The festival of Navratri (nav = nine and ratri = nights) lasts for 9 days with three days each devoted to worship of Maa Durga, the Goddess of Valor, Ma Lakshmi, the Goddess of Wealth and Maa Saraswati, the Goddess of Knowledge. During the nine days of Navratri, feasting and fasting take precedence over all normal daily activities amongst the Hindus. Evenings give rise to the religious dances in order to worhip Goddess Durga Maa.
The 9 nights festival of Navratri begins on the first day of Ashwina of the bright fortnight. Seeds are sown, sprouting is watched, the planets are consecrated, and on the 8th and 9th days, Goddess Durga, Vijayashtami and Mahanavami are worshipped. The Devi Mahatmya and other texts invoking the Goddess who vanquished demons are cited.
- Ghatsthapana – Navratri Day 1
- Sindhara Dooj, Dwitiya -
- Gaur Teej, Saubhagya Teej, Tritiya
- Varadvinayak Chaturthi
- Sri Laxmi Panchami Vrat, Naag Vrat Pujan
- Skand Shashthi, Yamuna Jayanti
- Mahasaptami Vrat, Chaiti Chath, Vijaya Saptami
- Sri Durga Mahaashtami, Annapurna Ashtami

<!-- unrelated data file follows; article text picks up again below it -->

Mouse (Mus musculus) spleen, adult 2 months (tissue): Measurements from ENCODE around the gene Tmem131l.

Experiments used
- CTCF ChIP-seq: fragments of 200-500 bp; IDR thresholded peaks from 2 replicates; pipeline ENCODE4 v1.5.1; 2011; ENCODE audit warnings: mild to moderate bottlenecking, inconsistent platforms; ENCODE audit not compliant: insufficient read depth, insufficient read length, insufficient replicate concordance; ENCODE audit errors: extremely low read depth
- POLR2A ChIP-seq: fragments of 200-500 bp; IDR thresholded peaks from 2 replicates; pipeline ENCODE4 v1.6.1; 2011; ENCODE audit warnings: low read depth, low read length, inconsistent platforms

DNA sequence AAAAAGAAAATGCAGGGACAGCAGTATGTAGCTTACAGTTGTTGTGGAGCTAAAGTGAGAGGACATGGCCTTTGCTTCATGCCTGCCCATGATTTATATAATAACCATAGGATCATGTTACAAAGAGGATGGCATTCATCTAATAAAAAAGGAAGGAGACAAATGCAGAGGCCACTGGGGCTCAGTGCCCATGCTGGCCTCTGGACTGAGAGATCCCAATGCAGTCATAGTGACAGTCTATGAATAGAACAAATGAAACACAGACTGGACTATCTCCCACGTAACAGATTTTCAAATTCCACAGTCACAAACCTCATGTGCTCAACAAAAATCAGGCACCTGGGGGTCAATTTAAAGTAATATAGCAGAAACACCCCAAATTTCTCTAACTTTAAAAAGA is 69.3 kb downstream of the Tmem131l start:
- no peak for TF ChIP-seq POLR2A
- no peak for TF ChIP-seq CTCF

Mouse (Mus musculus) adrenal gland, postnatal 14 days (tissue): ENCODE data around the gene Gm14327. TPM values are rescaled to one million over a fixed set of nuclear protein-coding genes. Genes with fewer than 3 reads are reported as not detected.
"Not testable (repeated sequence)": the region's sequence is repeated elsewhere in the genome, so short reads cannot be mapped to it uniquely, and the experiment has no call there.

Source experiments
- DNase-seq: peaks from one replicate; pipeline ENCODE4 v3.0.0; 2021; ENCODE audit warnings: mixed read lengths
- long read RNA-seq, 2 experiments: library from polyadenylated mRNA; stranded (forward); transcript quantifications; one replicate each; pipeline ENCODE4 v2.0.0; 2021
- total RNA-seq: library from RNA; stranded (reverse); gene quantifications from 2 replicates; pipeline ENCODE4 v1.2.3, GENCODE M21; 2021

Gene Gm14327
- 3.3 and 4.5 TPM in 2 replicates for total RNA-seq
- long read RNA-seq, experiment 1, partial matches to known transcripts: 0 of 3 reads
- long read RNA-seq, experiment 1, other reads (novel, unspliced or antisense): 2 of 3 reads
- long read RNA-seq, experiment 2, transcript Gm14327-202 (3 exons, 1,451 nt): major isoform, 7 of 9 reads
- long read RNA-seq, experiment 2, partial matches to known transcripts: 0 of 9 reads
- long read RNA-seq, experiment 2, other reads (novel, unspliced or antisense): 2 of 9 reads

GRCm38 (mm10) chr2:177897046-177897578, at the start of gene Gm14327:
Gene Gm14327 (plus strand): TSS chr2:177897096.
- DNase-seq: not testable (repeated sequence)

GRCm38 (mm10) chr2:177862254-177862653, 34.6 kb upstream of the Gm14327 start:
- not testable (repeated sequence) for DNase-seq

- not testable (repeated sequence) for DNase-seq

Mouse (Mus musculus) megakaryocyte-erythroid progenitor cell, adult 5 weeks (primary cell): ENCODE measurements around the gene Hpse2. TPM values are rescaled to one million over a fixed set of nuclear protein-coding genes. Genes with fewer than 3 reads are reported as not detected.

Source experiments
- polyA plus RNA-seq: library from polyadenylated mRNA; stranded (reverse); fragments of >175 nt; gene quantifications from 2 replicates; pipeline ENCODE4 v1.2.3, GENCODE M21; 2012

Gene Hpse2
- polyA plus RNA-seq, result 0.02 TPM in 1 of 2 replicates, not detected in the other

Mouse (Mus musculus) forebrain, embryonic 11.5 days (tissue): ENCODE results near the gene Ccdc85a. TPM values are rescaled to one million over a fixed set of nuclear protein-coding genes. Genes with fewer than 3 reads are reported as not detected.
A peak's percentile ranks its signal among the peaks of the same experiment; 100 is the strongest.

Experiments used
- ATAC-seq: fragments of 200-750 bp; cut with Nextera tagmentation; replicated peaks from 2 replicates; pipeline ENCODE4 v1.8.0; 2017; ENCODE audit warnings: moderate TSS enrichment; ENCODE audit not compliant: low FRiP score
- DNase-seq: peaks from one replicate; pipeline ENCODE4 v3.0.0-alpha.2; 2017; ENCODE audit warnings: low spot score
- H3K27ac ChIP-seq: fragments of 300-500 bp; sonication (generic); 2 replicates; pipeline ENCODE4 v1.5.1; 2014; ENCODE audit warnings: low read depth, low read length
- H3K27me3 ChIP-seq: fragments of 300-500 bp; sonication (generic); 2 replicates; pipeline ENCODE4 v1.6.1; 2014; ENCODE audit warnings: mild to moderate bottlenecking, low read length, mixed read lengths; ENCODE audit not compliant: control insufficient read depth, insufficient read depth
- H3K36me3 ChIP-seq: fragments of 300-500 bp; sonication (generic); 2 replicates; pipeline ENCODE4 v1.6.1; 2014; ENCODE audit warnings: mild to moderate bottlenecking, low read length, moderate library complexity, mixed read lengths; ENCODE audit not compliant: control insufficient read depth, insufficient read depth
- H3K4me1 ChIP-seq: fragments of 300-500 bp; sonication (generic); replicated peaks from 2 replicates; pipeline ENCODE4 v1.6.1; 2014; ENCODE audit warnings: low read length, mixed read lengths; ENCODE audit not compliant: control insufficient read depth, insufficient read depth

- Vasant Navratri ends – Ram Navratri Day
- Lord Ram wanted to get the blessings of Goddess Durga before beginning the war with Ravana. Therefore he invoked Goddess Durga during Ashwin (October – November). This is why the Durga Puja during October is also known as Akal Bodhon or untimely invocation.
The Vasant or Spring Navratri is widely observed in Himachal Pradesh, Uttarakhand (Uttaranchal), Haryana, Punjab and Jammu and Kashmir. Most Hindu devotees in this part of India undertake Navratri Vrat or fasting. The festival occurs during the beginning of summer season. And it is said that the fasting helps in adapting the body to the changing climate.
Some of the important Temple fairs in Himachal Pradesh and Uttarakhand are organized during this period. Almost all the rituals observed during Navratri (held in October-November) are also observed during Vasant Navrati.
One of the important events in Haryana and Punjab is the worshipping of little girls. These little girls symbolically represent Goddess Durga and are known as ‘kanjaks.’ It is performed on the eight day or the Ashtami day.